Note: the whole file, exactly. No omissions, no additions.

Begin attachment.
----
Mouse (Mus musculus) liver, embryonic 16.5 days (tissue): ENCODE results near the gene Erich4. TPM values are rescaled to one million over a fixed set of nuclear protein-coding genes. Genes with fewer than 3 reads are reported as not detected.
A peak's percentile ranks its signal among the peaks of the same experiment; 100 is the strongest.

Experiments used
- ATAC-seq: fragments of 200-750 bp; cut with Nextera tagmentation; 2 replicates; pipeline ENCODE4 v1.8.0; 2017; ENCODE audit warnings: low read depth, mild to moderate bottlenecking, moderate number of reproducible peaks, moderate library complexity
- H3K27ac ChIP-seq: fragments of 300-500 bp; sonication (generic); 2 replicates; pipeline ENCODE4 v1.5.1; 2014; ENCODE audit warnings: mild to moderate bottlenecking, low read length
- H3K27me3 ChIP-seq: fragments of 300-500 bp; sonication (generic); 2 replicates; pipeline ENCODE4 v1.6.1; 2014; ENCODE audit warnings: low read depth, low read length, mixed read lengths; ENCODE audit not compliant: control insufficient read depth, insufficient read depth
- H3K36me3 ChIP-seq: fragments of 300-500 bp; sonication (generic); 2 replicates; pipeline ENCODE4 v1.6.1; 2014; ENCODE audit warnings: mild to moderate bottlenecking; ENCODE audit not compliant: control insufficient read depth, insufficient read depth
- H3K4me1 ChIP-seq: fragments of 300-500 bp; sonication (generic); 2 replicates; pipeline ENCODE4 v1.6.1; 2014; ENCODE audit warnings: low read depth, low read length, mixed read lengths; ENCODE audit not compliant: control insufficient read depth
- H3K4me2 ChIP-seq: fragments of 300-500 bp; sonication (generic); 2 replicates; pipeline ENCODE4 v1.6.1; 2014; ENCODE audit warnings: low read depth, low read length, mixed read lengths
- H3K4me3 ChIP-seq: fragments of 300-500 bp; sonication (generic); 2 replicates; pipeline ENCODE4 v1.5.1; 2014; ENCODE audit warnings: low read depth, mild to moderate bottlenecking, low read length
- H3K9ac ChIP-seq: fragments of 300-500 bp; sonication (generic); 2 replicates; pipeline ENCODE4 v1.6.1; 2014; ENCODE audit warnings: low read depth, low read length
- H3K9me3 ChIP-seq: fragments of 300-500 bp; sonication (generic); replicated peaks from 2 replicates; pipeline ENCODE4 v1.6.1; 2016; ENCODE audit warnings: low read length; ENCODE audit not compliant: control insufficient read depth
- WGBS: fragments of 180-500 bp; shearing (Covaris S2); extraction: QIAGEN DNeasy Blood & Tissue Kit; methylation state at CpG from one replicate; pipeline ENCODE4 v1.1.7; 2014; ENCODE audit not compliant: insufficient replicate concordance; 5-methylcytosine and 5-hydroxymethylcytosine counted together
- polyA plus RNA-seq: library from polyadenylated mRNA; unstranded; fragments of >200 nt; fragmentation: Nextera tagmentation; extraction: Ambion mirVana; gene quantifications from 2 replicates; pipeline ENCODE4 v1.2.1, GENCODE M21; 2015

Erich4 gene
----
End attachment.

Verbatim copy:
Mouse (Mus musculus) liver, embryonic 16.5 days (tissue): ENCODE results near the gene Erich4. TPM values are rescaled to one million over a fixed set of nuclear protein-coding genes. Genes with fewer than 3 reads are reported as not detected.
A peak's percentile ranks its signal among the peaks of the same experiment; 100 is the strongest.

Experiments used
- ATAC-seq: fragments of 200-750 bp; cut with Nextera tagmentation; 2 replicates; pipeline ENCODE4 v1.8.0; 2017; ENCODE audit warnings: low read depth, mild to moderate bottlenecking, moderate number of reproducible peaks, moderate library complexity
- H3K27ac ChIP-seq: fragments of 300-500 bp; sonication (generic); 2 replicates; pipeline ENCODE4 v1.5.1; 2014; ENCODE audit warnings: mild to moderate bottlenecking, low read length
- H3K27me3 ChIP-seq: fragments of 300-500 bp; sonication (generic); 2 replicates; pipeline ENCODE4 v1.6.1; 2014; ENCODE audit warnings: low read depth, low read length, mixed read lengths; ENCODE audit not compliant: control insufficient read depth, insufficient read depth
- H3K36me3 ChIP-seq: fragments of 300-500 bp; sonication (generic); 2 replicates; pipeline ENCODE4 v1.6.1; 2014; ENCODE audit warnings: mild to moderate bottlenecking; ENCODE audit not compliant: control insufficient read depth, insufficient read depth
- H3K4me1 ChIP-seq: fragments of 300-500 bp; sonication (generic); 2 replicates; pipeline ENCODE4 v1.6.1; 2014; ENCODE audit warnings: low read depth, low read length, mixed read lengths; ENCODE audit not compliant: control insufficient read depth
- H3K4me2 ChIP-seq: fragments of 300-500 bp; sonication (generic); 2 replicates; pipeline ENCODE4 v1.6.1; 2014; ENCODE audit warnings: low read depth, low read length, mixed read lengths
- H3K4me3 ChIP-seq: fragments of 300-500 bp; sonication (generic); 2 replicates; pipeline ENCODE4 v1.5.1; 2014; ENCODE audit warnings: low read depth, mild to moderate bottlenecking, low read length
- H3K9ac ChIP-seq: fragments of 300-500 bp; sonication (generic); 2 replicates; pipeline ENCODE4 v1.6.1; 2014; ENCODE audit warnings: low read depth, low read length
- H3K9me3 ChIP-seq: fragments of 300-500 bp; sonication (generic); replicated peaks from 2 replicates; pipeline ENCODE4 v1.6.1; 2016; ENCODE audit warnings: low read length; ENCODE audit not compliant: control insufficient read depth
- WGBS: fragments of 180-500 bp; shearing (Covaris S2); extraction: QIAGEN DNeasy Blood & Tissue Kit; methylation state at CpG from one replicate; pipeline ENCODE4 v1.1.7; 2014; ENCODE audit not compliant: insufficient replicate concordance; 5-methylcytosine and 5-hydroxymethylcytosine counted together
- polyA plus RNA-seq: library from polyadenylated mRNA; unstranded; fragments of >200 nt; fragmentation: Nextera tagmentation; extraction: Ambion mirVana; gene quantifications from 2 replicates; pipeline ENCODE4 v1.2.1, GENCODE M21; 2015

Erich4 gene